Transformational Worship: Real Silence

Posted on March 26, 2017 by ELCA Worship

 

Today’s post is from Scott Weidler, who served for 21 years as Program Director for Worship and Music of the ELCA, and who currently lives in Toronto.

 

I remember when I first realized that prayer is as much about listening to God as it is speaking to God. In other words, I remember the first time I experienced real silence.

The Three Days (Maundy Thursday, Good Friday and the Vigil of Easter) are the most important days and liturgies for any Christian, but for an over-eager graduate student in the first year of my master’s program in liturgical studies at the University of Notre Dame, I was over the top in anticipation of what all I would experience. But I never imagined what would be most transformative.

I was a part-time church musician at a wonderful, local Lutheran congregation, with its own rich traditions of worship and music, but I knew that what was going to happen in the Basilica of the Sacred Heart on campus was like nothing I had experienced before, so I adjusted my schedule to attend all the liturgies that I could.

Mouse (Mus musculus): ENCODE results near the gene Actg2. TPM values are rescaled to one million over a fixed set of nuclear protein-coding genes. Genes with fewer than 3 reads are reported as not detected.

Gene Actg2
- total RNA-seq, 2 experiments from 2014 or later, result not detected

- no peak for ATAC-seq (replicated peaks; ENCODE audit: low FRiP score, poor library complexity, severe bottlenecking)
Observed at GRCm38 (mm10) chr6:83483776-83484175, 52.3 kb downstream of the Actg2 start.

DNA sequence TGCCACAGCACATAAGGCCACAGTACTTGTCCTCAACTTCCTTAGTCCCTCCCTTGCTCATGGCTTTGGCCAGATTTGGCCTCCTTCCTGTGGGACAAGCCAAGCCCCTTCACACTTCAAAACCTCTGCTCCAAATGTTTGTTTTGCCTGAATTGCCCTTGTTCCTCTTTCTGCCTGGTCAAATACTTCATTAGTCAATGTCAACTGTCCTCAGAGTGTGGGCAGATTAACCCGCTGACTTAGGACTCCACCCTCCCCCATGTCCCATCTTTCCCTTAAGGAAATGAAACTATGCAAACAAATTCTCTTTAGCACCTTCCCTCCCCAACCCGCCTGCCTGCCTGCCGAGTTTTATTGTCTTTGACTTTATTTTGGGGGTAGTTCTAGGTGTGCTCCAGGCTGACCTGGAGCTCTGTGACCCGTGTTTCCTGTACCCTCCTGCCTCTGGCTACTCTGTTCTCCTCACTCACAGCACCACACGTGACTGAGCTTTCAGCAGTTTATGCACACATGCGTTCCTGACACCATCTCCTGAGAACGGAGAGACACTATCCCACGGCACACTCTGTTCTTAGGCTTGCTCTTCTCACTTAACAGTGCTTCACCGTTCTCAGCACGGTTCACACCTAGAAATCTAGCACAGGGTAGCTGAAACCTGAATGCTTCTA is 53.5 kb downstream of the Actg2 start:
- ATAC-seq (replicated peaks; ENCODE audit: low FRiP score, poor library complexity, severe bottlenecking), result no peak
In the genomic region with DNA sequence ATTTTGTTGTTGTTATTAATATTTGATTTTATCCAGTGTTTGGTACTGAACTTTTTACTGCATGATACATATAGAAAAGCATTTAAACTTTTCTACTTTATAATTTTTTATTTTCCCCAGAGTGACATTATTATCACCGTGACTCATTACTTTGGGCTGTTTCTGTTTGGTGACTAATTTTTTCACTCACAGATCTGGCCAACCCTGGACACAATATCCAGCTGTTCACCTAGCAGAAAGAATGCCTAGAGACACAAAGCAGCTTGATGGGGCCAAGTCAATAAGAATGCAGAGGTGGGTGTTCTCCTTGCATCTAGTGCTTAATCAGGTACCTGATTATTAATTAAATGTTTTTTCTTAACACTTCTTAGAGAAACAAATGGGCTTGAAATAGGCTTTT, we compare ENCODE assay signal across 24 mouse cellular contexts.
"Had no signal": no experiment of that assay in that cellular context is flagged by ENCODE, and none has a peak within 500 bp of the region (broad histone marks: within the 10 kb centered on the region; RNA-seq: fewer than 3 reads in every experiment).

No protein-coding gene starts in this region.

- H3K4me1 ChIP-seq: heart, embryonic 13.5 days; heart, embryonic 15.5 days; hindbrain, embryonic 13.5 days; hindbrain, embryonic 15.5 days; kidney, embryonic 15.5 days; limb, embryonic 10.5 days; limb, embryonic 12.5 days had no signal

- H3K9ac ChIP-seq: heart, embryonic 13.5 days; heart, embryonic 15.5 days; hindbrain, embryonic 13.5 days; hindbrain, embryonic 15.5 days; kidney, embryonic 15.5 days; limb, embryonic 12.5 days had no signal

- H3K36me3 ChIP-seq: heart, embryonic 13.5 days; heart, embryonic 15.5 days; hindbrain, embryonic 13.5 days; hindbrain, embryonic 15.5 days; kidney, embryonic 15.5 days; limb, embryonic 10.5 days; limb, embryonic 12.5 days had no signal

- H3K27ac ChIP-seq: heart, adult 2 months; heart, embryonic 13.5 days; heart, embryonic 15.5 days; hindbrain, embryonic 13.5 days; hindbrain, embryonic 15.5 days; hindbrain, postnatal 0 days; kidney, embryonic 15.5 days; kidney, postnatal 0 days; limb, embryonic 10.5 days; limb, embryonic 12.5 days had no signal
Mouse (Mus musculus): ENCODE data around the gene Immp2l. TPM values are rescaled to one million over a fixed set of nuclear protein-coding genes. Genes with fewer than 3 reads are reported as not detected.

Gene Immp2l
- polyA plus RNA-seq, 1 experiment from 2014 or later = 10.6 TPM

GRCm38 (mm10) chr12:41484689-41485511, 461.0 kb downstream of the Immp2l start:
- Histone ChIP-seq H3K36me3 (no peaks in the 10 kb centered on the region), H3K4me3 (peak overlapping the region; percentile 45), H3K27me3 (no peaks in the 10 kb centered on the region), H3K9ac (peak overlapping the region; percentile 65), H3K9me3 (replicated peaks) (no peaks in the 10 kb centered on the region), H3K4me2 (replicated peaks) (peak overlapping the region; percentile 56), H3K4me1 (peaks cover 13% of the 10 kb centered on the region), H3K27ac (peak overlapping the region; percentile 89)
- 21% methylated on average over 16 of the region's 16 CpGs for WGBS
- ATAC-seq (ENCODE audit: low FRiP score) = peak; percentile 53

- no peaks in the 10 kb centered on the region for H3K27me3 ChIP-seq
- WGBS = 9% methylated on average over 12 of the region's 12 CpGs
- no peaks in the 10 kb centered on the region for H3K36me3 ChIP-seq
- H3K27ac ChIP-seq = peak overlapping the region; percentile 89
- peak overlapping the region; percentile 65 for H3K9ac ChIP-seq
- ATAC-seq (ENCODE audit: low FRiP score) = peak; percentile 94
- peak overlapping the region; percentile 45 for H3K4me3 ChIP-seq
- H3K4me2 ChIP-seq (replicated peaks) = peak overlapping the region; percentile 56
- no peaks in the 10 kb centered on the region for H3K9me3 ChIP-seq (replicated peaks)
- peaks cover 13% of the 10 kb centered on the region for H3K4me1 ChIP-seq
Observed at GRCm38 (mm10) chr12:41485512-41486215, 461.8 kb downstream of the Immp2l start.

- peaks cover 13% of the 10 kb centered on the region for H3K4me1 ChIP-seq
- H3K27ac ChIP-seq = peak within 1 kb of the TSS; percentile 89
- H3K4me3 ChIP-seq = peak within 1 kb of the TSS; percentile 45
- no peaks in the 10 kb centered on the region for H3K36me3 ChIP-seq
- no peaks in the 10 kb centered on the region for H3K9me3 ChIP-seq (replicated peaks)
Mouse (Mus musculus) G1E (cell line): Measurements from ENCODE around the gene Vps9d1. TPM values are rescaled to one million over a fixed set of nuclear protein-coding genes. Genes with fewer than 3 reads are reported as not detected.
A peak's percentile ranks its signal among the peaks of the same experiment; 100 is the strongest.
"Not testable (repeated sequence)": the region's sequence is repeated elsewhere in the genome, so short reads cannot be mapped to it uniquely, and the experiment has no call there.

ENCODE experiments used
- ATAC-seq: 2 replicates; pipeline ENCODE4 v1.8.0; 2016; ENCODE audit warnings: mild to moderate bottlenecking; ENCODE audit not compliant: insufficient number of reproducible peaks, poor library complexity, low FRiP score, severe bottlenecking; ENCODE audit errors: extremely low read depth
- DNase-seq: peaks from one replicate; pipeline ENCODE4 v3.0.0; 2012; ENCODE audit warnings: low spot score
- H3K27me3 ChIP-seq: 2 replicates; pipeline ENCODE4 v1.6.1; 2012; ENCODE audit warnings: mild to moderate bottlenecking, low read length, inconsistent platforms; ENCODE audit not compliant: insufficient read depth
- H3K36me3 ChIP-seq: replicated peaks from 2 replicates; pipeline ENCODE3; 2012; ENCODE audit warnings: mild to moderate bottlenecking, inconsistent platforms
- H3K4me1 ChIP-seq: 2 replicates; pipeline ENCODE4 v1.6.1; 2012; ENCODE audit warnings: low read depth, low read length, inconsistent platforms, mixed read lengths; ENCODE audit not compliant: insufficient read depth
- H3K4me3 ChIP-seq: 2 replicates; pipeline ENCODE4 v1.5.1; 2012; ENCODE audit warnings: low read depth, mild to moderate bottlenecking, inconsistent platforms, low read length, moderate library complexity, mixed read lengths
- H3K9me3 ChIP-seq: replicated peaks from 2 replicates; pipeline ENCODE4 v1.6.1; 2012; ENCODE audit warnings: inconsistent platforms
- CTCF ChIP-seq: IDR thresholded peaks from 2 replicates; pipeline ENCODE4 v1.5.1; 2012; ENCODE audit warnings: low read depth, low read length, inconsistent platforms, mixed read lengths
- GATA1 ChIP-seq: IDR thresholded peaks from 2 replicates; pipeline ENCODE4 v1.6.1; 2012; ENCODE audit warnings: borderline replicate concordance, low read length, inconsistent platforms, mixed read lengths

It was Good Friday and we had a noon service at my church. The Good Friday liturgy at Sacred Heart was at 3 p.m. – a traditional time for Roman Catholics, I learned – the hour at which Jesus died. I also learned that the basilica would be packed, and I should arrive very early. Early? On Good Friday? This Lutheran found that hard to believe, but I did dash across town and campus, arriving an hour early. Plenty of time, I assured myself. I opened the doors and I heard nothing. I was convinced I was the first person to arrive. Obviously, I had over-estimated what arriving early meant. Much to my amazement, the basilica was already packed to overflowing. People were everywhere. In the overflowing pews. Sitting on the floor in the side aisles. Perched on the steps around the tabernacle and flowing clear back into the Lady Chapel.

What struck me most was the silence. The utter and complete lack of sound. The communal breath that one could only sense. The power of prayer, even if unfamiliar to me, permeating every being in that room.

Silence. Together. As the body of Christ. It taught me something about how we gather for worship. It taught me a lot about prayer. It was truly a transformative experience that shaped me forever.

 

 

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